“So be imitators of God, as beloved children…” Ephesians 5:1

This post originally appeared at NewEvangelizers.com.

“So be imitators of God, as beloved children…” Ephesians 5:1

Back in 2013, my husband and I were sitting around trying to decide on a Scripture verse to have printed on the back of the icon cards we gave out as birth announcements for our new infant son. At first we played around with lines from Biblical authors and characters related to our son’s name, and nothing struck us as quite right.

Then my husband suggested Ephesians 5:1, “Be imitators of God, as beloved children.” Seeing as how it had exactly the right number of characters to fit in the allotted space (these things matter when designing cards!) and struck the right balance of sharing part of the core message of Christianity (we are God’s beloved children) without being too theological for the un-evangelized, we picked it.

Back then, I completely glazed over the exhortation to be imitators. Probably because it seems a bit ridiculous. Or at least outside of the possible. I never imagine myself imitating God. I mean, how silly, right? I’m not omnipotent or all-knowing. I can’t operate outside of the laws of nature. Where do you even start with trying to imitate God?

But now, with our son a little over a year old, I finally get it. Like many young toddlers, our son tries to imitate my husband and I as much as possible. He picks up an adult-sized toothbrush and wiggles it around in his mouth. He picks up empty coffee mugs and makes a loud lapping sound as he drinks from them. And he’s very pleased with his ability to imitate. For him it’s not pretending to drink from the coffee mug, he really thinks he’s doing the same thing that we are. And, most amusingly, when he’s crying and gets picked up by my husband or I to be comforted, he begins to pat either one of us on our back as if to console the person who is comforting him.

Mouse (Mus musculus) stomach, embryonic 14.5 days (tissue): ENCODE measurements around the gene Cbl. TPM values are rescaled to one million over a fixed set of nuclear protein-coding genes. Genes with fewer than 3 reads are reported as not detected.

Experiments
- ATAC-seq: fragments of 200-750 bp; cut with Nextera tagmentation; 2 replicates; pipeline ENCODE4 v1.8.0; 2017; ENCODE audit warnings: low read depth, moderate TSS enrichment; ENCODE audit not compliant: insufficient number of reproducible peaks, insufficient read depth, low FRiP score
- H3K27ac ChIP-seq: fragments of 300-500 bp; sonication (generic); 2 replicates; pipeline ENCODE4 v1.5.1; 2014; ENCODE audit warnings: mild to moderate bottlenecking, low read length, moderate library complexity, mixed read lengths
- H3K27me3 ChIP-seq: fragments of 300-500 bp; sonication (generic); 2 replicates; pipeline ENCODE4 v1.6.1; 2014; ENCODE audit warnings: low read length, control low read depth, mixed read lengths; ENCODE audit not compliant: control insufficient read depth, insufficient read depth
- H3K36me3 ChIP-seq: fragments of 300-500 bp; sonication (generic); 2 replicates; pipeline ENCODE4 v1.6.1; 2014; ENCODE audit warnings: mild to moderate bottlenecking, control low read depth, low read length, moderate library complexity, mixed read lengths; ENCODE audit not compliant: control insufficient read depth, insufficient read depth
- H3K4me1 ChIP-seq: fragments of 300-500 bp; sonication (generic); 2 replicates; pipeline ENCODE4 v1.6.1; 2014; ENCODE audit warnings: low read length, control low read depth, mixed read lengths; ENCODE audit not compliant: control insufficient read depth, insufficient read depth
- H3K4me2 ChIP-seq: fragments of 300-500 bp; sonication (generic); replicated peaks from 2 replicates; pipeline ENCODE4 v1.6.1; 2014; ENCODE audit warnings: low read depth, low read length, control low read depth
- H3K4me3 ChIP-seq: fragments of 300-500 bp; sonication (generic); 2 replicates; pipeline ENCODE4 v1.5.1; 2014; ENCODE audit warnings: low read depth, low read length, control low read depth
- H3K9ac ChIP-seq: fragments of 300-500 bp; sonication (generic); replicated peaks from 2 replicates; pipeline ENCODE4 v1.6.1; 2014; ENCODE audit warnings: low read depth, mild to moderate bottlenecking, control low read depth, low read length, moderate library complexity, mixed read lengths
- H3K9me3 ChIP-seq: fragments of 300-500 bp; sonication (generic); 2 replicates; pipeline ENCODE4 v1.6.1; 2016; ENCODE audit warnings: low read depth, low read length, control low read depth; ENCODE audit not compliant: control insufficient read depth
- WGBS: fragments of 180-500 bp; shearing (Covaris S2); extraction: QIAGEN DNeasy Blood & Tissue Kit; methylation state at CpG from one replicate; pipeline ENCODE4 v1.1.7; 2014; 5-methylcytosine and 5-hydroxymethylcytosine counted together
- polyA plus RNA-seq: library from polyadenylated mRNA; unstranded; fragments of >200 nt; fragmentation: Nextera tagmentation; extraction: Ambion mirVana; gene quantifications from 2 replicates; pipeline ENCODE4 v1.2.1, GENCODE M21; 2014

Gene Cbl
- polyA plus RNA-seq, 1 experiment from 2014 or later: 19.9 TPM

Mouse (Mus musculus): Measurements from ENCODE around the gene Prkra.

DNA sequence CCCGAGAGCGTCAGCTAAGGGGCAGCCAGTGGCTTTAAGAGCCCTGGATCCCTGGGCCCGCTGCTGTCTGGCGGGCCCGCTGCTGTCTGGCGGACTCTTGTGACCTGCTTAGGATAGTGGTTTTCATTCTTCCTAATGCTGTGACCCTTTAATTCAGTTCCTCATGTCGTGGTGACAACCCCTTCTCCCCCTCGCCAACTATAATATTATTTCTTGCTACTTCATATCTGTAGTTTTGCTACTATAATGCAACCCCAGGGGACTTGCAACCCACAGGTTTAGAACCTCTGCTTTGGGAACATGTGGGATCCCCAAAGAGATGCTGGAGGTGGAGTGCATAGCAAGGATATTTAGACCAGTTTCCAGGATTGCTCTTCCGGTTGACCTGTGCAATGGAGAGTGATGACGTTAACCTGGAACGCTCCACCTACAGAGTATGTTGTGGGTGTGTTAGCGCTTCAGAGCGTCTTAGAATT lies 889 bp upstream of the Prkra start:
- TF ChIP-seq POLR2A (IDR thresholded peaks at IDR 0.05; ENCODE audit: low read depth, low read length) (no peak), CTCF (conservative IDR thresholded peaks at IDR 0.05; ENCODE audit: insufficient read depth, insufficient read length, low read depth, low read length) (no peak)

Our son’s actions demonstrate that imitation isn’t about starting out with perfection. Imitation isn’t an all or nothing pursuit–instead it comes gradually. As a toddler, our son has no idea that there should be some liquid in a mug in order for him to “use” the mug like we do. He’s not remotely capable of doing everything that my husband and I can, but he tries anyway. Imitating the smallest details, even without understanding the big picture.

And our imitation of God, as God’s beloved children is the same way. If we read on in Ephesians, the author continues “and, live in love, as Christ loved us and handed himself over for us as a sacrificial offering to God for a fragrant aroma” (vs 2). Can I hand myself over in a sacrificial death as Christ did? No. But, I can “live in love” for others, starting with the smallest details. I can imitate God every way possible, even though I know that ultimately I’ll fall short. I can imitate acts of love, even when–like my toddler son–I don’t understand the big picture, the depths of God’s love.

Being a beloved child is both an image of how God loves us, and a clue as to how it’s possible for us to imitate God’s love. No matter how incremental our attempts may be, God delights when we respond to the love of Christ with our own attempts to replicate it in the world.


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